Advanced Pet First Aid Level 3 (VTQ)

137 videos, 6 hours and 55 minutes

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Dehydration in Pets

Video 73 of 137
2 min 40 sec
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Dehydration is very serious. It can normally start off quite mild as a result of having vomiting or diarrhoea, being under the weather and not drinking enough because you have lost your appetite and you do not want to drink. You are quite lethargic. So, if you have got a temperature, that may happen. It can also happen with illnesses such as liver disease, kidney disease, anything where your organs are not working properly, you will not be absorbing and utilising the water that you take in properly. And what can happen is that your body is being starved of the fluids, and your cells in your body do not like that. So what will happen then? They will react by making you feel lethargic. You can sometimes feel quite sick with that as well because you are not getting that fluid intake. You may find when you look at your dog, that they have what is called a skin tent, so they lose the elasticity of their skin and when you pull up the little skin on the back of their neck, it should just sink straight back down again because it is well hydrated, but in dehydrated animals when you pull that skin tent up it tends to stay around for a bit longer before it goes down. And that is just an indication that the skin has lost some of that elasticity.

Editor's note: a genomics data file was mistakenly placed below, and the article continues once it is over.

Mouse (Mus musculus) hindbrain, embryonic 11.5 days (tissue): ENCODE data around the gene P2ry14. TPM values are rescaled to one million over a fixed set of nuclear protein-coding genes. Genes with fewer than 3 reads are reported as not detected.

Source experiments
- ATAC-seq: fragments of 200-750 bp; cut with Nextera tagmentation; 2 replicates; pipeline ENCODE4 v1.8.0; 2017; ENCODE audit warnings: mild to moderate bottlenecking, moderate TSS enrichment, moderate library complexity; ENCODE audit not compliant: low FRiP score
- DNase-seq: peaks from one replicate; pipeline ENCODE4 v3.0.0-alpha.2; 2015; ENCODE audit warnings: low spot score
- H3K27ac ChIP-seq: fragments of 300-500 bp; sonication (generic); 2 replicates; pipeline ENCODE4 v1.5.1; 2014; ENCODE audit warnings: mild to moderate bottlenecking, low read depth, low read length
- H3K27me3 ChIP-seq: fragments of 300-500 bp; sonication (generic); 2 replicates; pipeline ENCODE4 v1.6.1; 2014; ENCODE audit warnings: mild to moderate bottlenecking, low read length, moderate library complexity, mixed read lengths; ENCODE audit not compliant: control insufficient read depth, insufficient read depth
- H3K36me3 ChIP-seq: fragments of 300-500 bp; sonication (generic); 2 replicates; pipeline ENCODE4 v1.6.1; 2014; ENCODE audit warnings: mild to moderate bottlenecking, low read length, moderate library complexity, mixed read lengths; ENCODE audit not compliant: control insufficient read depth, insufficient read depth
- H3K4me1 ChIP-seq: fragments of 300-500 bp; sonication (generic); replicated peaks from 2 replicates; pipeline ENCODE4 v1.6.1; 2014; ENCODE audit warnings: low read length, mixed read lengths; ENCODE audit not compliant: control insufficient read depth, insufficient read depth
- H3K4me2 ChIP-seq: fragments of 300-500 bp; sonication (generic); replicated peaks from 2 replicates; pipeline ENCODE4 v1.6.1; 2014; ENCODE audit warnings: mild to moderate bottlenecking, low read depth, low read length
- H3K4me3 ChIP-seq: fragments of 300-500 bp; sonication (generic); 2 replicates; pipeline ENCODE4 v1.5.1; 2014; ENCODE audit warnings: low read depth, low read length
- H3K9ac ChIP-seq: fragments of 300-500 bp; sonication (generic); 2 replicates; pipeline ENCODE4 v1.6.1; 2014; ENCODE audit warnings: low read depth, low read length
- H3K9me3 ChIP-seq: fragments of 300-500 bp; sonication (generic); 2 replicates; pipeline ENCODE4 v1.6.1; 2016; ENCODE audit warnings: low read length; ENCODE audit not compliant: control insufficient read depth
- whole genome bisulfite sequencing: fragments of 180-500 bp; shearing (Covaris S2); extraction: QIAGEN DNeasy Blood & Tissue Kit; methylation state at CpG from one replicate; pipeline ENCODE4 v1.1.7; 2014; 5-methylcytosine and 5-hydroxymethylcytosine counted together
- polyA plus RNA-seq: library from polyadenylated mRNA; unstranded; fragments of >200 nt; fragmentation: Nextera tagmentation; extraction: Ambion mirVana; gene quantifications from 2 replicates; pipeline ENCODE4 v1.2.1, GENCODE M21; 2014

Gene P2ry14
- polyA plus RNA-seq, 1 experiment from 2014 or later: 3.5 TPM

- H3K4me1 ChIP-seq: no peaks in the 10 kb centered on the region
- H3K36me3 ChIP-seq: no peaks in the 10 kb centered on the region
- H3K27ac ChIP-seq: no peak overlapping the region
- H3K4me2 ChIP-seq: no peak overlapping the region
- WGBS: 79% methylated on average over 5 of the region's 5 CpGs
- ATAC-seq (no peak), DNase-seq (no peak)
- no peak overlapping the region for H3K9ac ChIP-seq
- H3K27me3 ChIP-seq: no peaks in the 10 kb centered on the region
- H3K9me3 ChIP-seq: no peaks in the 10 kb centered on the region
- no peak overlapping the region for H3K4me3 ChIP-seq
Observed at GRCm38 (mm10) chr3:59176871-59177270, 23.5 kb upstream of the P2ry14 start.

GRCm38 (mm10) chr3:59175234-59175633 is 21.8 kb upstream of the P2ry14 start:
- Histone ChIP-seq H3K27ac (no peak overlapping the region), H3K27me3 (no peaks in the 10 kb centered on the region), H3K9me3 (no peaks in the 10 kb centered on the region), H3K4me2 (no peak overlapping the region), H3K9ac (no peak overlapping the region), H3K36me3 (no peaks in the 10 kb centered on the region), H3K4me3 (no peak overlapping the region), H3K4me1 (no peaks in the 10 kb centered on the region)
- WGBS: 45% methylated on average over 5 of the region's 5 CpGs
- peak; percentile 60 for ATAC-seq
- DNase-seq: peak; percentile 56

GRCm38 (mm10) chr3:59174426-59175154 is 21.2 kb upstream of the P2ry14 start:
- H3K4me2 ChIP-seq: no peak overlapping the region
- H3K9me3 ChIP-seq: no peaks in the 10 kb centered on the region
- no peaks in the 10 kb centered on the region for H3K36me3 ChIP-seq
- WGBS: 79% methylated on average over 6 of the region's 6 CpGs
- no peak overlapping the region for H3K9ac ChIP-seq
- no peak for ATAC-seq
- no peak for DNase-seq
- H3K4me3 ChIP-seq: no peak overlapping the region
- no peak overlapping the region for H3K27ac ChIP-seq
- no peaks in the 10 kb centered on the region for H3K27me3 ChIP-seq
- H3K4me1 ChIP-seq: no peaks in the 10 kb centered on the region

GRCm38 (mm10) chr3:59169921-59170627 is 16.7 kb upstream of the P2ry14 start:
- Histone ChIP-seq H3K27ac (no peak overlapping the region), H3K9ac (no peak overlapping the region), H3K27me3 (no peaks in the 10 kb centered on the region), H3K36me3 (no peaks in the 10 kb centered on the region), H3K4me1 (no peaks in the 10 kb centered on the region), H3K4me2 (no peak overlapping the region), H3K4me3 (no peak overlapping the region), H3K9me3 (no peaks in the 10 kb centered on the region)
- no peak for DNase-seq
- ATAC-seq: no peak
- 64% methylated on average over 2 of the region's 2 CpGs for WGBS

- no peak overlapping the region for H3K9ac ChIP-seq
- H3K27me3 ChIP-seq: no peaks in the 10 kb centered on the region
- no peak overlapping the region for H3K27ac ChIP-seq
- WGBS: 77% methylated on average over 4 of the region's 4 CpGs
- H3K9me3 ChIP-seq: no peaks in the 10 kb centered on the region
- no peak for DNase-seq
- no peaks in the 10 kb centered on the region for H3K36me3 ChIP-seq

The other thing you might find looking underneath their lip, that their gums may look a bit dry, a bit sticky, a bit tacky and that is another clue that they may be dehydrated. If you are used to how your dog's gums look like and how your dog's coat looks like, then you will notice if there is a change and that is important to know what is normal so you can then pick up what is abnormal and relay that to the vet, if you are phoning them with a concern.

If they are dehydrated and it is true dehydration, you need to correct that quite quickly. If your dog is, or cat is still well in themselves, offer them more water. Try and encourage them to drink more. Might be if they are still eating, you can just add some water into their food and get them to drink that way without them having to lap from a bowl.

If they are off their food or they are getting more dehydrated, you really need to be seen by a vet quite urgently so that they can correct that, either with intravenous fluids or subcutaneous fluids, which is where we inject fluids underneath the skin that then just disperse around the body. The other thing that happens in dehydration is you get a drop in electrolytes because fluids carry those important electrolytes that make all your organs and all your cells work. So once you are at the vet's, they will probably supplement with those electrolytes in the fluids that they are giving your animal as well.